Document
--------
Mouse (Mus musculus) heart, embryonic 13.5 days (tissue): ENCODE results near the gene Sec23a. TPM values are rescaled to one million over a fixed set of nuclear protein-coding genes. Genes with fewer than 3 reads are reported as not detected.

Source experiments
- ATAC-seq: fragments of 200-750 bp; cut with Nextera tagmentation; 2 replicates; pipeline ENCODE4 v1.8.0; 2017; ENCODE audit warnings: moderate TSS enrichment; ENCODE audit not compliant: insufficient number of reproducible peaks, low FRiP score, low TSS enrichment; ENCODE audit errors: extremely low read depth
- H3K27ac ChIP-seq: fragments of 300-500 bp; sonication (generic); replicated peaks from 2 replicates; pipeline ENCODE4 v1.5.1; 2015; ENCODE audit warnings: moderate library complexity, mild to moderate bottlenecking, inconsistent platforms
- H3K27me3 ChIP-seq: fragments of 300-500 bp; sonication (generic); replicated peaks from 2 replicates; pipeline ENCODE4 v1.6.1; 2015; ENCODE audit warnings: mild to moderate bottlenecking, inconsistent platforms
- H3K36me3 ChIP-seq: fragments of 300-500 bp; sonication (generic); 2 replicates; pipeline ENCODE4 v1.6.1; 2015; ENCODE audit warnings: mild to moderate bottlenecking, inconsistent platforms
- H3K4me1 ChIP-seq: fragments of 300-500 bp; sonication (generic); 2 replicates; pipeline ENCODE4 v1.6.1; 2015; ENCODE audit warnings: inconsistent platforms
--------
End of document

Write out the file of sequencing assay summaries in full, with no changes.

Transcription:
Mouse (Mus musculus) heart, embryonic 13.5 days (tissue): ENCODE results near the gene Sec23a. TPM values are rescaled to one million over a fixed set of nuclear protein-coding genes. Genes with fewer than 3 reads are reported as not detected.

Source experiments
- ATAC-seq: fragments of 200-750 bp; cut with Nextera tagmentation; 2 replicates; pipeline ENCODE4 v1.8.0; 2017; ENCODE audit warnings: moderate TSS enrichment; ENCODE audit not compliant: insufficient number of reproducible peaks, low FRiP score, low TSS enrichment; ENCODE audit errors: extremely low read depth
- H3K27ac ChIP-seq: fragments of 300-500 bp; sonication (generic); replicated peaks from 2 replicates; pipeline ENCODE4 v1.5.1; 2015; ENCODE audit warnings: moderate library complexity, mild to moderate bottlenecking, inconsistent platforms
- H3K27me3 ChIP-seq: fragments of 300-500 bp; sonication (generic); replicated peaks from 2 replicates; pipeline ENCODE4 v1.6.1; 2015; ENCODE audit warnings: mild to moderate bottlenecking, inconsistent platforms
- H3K36me3 ChIP-seq: fragments of 300-500 bp; sonication (generic); 2 replicates; pipeline ENCODE4 v1.6.1; 2015; ENCODE audit warnings: mild to moderate bottlenecking, inconsistent platforms
- H3K4me1 ChIP-seq: fragments of 300-500 bp; sonication (generic); 2 replicates; pipeline ENCODE4 v1.6.1; 2015; ENCODE audit warnings: inconsistent platforms